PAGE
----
Groups large and small paraded through Sunnyside and Woodside, from Ireland (County Laois), from adjacent neighborhoods, from surrounding boroughs and states. Windsor and her spouse, Judith Kasen, carried the banner for the Lesbian & Gay Big Apple Corps, whose musicians were resplendent in sharp uniforms with purple feathers in their hats.
Musician and playwright Brian Fleming, who comes to Queens from Ireland each year to coordinate the concert as well as the music in the parade, led the “St Pat’s for All Stars,” made up of Jerry Arias, Louise Barry, Dave Barckow, and Alice Smyth, as they rode on a flatbed truck.
At the parade’s conclusion, crowds lingered, particularly around the bands, and dozens joined in songs from the mariachi band from East Elmhurst’s Academia De Mariachi Nuevo Amanecer, then moved on to applaud crowd favorite the Rude Mechanical Orchestra, and perhaps followed the County Cork Pipe Band playing all the way into Donovan’s Pub.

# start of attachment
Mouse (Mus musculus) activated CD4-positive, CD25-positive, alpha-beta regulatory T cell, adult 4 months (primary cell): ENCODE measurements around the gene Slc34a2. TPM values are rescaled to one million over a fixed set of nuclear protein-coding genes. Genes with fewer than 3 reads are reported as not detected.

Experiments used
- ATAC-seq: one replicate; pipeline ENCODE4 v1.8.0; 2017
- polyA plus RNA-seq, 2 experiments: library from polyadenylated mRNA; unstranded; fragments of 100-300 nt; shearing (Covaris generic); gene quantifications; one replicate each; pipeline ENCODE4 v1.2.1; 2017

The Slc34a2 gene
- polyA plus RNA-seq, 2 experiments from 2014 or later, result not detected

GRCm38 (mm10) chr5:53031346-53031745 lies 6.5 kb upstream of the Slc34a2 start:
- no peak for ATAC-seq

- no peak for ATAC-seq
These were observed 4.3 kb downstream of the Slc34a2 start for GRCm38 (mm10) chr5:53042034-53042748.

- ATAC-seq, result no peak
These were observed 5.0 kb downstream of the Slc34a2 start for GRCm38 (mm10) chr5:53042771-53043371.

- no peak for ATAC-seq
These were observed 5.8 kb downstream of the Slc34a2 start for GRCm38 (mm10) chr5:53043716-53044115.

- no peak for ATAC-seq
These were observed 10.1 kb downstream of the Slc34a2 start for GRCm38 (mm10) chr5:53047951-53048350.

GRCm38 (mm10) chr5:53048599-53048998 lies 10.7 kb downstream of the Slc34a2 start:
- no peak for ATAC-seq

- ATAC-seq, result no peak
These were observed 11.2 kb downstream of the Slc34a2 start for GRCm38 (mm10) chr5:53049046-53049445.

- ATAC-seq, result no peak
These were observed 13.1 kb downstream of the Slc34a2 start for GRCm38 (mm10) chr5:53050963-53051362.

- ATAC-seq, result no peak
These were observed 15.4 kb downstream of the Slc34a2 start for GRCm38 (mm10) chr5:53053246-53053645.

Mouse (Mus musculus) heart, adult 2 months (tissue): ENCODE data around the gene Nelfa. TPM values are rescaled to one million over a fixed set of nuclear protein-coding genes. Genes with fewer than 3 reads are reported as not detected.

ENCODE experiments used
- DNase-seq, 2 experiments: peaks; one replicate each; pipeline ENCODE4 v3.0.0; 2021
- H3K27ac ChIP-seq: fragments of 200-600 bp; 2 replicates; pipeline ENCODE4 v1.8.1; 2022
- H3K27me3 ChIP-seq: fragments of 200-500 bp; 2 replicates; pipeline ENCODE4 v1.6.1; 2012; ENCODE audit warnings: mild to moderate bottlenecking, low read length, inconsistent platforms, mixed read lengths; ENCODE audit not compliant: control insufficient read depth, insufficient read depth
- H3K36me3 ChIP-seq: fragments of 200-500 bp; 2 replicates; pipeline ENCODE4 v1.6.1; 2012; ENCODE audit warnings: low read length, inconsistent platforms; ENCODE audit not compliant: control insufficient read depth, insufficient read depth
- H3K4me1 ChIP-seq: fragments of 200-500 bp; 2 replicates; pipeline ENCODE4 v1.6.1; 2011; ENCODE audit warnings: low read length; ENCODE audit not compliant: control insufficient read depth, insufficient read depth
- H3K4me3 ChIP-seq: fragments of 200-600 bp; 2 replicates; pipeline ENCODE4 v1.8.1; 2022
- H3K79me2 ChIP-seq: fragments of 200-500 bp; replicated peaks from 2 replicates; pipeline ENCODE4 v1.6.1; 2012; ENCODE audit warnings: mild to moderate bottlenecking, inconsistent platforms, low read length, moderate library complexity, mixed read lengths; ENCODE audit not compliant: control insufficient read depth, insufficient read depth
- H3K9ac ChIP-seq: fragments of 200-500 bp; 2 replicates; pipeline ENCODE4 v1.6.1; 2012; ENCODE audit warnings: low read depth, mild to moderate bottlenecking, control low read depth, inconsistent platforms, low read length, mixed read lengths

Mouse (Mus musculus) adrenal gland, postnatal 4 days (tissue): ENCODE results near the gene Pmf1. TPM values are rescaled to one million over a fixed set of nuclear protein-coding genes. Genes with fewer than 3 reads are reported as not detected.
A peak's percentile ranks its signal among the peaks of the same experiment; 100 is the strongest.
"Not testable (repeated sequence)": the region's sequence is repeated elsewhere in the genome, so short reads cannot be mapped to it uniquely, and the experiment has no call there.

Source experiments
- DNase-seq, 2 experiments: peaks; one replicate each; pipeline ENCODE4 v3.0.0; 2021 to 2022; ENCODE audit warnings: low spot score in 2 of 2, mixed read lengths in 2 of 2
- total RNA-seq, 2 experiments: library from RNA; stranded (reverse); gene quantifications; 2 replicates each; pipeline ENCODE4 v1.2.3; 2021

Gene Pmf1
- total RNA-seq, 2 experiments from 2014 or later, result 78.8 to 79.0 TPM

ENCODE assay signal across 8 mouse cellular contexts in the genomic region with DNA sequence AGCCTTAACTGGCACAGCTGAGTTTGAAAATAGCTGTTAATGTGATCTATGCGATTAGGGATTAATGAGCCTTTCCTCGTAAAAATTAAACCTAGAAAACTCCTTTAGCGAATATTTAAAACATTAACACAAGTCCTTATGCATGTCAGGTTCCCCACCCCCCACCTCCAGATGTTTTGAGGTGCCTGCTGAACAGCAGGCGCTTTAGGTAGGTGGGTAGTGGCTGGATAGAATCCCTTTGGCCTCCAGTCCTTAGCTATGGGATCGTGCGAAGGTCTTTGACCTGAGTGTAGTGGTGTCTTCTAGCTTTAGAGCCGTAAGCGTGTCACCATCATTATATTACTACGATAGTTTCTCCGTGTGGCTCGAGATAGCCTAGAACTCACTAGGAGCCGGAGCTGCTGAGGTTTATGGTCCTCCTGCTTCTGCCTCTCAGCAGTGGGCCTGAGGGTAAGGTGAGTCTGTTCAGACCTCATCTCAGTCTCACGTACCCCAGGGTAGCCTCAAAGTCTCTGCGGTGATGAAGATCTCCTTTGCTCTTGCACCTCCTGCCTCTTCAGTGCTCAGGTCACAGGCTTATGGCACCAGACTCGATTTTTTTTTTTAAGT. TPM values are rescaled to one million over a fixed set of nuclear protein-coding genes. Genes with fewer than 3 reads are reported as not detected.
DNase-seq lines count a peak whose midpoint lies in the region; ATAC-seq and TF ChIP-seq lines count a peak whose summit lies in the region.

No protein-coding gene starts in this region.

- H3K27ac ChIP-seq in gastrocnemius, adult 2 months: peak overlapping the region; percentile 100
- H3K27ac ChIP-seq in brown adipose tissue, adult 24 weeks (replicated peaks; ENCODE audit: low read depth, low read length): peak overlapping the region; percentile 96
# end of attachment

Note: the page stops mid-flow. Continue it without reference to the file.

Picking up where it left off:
The parade has always had its anti-gay protesters, and 2017 was no exception. One protester was flanked by a man holding up an even larger sign that read “DON’T READ THESE SIGNS!” And in a second-floor apartment near Roosevelt Avenue, where someone always posts a series of anti-gay posters in the window, there was a new one this year in the apartment next door: “LOVE IS LOVE.”
“That was diverse with a capital D,” co-chair Kathleen Walsh D’Arcy said of St. Pat’s for All. “And the largest parade we’ve ever had. My parents came over here on a boat in the ‘20s, and we’ve welcomed immigrants here ever since. If we stand together, if we get our strength from each other, then we don’t have anything to fear.”